Think of the average presentation you sit through.

If I can summarise: Boring, potentially useful information quickly forgotten.

Am I right?

Now think of  the best presentation you have ever sat through.

You remember not just the occasion, and the presenter, and probably those with you,  but also the information.

What is the difference between these two presentations?

Chances are the first was a wooden recitation of facts that were also on a powerpoint showing behind the speakers head, even worse, the speaker was reading the slides.

Chances are the best was a three dimensional “performance” by the speaker, there were moments of quiet, of passion, of visual conjuring from the verbal, of a simple point made that tied the whole thing together in a take-away message. The presence of props was limited to a very few photos, drawings or physical props that emphasised the point being made, the presentation was dominated by the physical presence of the person on stage.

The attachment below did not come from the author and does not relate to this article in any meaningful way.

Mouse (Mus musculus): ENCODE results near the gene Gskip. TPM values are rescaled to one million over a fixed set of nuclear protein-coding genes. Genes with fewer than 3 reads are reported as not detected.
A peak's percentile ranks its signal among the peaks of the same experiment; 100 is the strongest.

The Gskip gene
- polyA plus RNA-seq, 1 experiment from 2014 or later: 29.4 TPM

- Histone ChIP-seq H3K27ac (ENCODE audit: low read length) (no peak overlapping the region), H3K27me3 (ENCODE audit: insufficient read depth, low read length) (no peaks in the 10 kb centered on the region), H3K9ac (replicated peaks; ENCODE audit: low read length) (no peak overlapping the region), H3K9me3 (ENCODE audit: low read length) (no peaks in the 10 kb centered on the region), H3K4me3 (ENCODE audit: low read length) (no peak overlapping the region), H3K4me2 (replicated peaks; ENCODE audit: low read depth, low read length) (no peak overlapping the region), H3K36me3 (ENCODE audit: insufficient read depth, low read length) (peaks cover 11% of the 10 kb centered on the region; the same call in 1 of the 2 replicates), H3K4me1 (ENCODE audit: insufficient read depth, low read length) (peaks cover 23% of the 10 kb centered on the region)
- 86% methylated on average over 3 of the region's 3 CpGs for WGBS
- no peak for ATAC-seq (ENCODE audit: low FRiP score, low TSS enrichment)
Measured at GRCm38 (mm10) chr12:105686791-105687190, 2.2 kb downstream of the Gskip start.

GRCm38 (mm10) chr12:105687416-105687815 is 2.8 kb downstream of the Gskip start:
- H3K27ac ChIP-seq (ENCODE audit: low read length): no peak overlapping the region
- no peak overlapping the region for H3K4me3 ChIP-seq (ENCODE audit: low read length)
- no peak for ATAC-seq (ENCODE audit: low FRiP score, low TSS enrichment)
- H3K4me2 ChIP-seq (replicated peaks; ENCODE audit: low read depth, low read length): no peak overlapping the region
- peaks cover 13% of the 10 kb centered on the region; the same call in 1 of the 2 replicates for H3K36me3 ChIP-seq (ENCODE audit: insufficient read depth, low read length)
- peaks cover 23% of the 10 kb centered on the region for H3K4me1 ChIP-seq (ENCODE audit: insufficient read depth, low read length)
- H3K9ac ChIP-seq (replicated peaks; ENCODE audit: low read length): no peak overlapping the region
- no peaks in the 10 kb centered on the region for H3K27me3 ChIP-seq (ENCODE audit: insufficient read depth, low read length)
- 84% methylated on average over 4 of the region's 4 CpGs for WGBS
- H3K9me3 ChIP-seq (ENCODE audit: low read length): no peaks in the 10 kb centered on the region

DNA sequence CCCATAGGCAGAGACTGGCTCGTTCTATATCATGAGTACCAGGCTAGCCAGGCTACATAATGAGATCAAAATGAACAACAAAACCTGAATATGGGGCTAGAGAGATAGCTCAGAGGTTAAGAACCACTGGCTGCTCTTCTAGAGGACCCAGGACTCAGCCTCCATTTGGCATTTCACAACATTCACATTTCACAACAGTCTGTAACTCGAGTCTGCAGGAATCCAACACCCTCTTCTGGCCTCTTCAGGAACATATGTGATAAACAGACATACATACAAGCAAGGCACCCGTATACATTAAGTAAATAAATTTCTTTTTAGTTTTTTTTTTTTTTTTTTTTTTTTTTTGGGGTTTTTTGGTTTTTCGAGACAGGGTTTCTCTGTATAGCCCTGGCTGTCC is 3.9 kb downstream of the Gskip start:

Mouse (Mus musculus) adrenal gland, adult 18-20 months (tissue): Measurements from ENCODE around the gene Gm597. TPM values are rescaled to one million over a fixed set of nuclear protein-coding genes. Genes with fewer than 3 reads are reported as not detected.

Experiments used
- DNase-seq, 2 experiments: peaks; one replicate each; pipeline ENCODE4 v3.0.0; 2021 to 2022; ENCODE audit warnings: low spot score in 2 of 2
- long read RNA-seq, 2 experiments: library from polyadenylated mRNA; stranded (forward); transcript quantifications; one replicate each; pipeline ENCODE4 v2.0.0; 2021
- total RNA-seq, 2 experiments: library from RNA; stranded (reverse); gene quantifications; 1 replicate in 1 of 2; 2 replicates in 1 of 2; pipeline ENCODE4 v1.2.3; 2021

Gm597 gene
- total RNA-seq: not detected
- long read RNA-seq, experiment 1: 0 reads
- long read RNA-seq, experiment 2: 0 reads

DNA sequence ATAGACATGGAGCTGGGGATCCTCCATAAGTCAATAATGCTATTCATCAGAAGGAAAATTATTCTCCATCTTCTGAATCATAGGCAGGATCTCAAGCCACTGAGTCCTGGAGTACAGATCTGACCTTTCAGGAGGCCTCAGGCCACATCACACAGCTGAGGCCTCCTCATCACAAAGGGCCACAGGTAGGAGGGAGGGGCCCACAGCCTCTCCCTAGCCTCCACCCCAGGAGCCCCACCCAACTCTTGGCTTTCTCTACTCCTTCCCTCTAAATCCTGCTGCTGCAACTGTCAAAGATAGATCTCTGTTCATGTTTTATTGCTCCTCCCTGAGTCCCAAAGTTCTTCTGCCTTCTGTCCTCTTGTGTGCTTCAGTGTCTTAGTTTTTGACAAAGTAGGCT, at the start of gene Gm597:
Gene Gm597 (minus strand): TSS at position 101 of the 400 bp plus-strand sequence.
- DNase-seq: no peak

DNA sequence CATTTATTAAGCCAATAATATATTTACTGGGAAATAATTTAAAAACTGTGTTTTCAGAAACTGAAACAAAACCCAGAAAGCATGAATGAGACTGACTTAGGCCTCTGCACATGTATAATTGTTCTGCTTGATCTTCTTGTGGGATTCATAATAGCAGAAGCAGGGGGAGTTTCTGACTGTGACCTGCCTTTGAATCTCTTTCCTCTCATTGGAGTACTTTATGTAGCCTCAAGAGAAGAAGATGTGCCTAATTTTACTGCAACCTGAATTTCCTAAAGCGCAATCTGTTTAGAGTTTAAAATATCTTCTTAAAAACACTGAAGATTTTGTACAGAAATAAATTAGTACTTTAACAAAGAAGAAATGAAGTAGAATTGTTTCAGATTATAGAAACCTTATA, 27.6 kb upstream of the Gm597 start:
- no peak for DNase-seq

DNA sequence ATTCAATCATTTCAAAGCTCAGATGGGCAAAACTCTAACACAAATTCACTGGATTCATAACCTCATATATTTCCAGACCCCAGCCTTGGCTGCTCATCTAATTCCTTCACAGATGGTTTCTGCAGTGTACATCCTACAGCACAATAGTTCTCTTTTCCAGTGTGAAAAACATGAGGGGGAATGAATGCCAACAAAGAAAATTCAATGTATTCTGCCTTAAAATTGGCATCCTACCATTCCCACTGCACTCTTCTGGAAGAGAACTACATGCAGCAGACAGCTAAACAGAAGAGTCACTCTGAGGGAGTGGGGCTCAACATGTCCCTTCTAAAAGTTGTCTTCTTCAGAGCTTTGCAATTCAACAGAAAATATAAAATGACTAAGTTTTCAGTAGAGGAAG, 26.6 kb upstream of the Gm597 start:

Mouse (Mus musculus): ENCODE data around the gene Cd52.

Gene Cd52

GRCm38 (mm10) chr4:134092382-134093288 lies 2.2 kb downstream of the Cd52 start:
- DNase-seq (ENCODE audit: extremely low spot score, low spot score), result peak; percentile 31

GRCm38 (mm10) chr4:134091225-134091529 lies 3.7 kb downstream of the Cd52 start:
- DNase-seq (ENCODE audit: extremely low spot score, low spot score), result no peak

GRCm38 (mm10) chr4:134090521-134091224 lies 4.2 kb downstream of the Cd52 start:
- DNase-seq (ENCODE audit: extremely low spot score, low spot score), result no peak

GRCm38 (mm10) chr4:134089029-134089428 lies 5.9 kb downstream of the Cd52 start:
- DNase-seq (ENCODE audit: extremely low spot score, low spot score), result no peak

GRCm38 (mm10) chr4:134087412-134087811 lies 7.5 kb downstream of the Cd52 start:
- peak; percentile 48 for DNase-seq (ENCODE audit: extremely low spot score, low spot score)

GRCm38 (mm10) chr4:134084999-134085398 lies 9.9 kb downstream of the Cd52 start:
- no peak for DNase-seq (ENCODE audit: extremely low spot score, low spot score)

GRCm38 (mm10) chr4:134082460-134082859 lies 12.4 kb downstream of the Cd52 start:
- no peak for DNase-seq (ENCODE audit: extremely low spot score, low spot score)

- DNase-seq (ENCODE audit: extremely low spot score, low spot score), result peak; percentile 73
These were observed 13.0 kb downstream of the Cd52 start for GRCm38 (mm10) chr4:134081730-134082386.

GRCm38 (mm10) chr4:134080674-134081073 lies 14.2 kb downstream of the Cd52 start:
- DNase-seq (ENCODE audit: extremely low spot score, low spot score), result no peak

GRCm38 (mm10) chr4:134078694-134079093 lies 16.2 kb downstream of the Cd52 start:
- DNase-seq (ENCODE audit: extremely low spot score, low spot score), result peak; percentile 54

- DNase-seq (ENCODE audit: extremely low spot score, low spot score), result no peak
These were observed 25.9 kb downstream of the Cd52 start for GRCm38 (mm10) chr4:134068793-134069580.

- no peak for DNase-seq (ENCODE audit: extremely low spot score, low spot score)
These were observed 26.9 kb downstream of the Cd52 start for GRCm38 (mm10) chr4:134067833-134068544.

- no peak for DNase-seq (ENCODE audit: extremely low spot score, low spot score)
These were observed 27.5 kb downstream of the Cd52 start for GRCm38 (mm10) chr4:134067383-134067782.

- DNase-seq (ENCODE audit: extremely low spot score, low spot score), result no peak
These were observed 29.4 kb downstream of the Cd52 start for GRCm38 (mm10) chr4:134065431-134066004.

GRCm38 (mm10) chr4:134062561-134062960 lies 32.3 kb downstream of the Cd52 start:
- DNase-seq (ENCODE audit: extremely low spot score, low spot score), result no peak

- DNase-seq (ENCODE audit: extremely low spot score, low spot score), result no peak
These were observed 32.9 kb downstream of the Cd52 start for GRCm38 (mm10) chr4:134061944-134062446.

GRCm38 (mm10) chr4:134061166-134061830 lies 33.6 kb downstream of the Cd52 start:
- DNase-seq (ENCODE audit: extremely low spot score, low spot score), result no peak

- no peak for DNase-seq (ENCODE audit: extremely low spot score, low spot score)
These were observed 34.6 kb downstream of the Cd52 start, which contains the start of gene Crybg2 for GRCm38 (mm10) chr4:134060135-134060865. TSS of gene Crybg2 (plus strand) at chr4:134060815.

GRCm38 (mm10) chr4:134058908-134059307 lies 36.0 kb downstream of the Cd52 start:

The speaker brought emotion to the presentation, a physicality and personal engagement with the message being delivered far more than is possible with just the words.

Years ago before my first major public presentation, it was to an industry conference  with an expected attendance of about 1500, (the “Foodweek” conference about 1988)  I undertook a training session with a presentation coach. I do not remember much of that training, although it was well used on the day I was told, despite the almost terminal case of nerves, but I do remember the trainer saying again and again:

“it is not a presentation, it is a performance”.

That statement is as true today as it was then, perhaps more so because we are awash in messages, and increasingly those messages are visual, recognising we are a visual animal, so to be remembered, the bar is now set very high.

There are plenty of coaches out there, this session by Doug Stevenson is probably as good as it gets. My thanks to Mitch Joel for bringing it to my attention.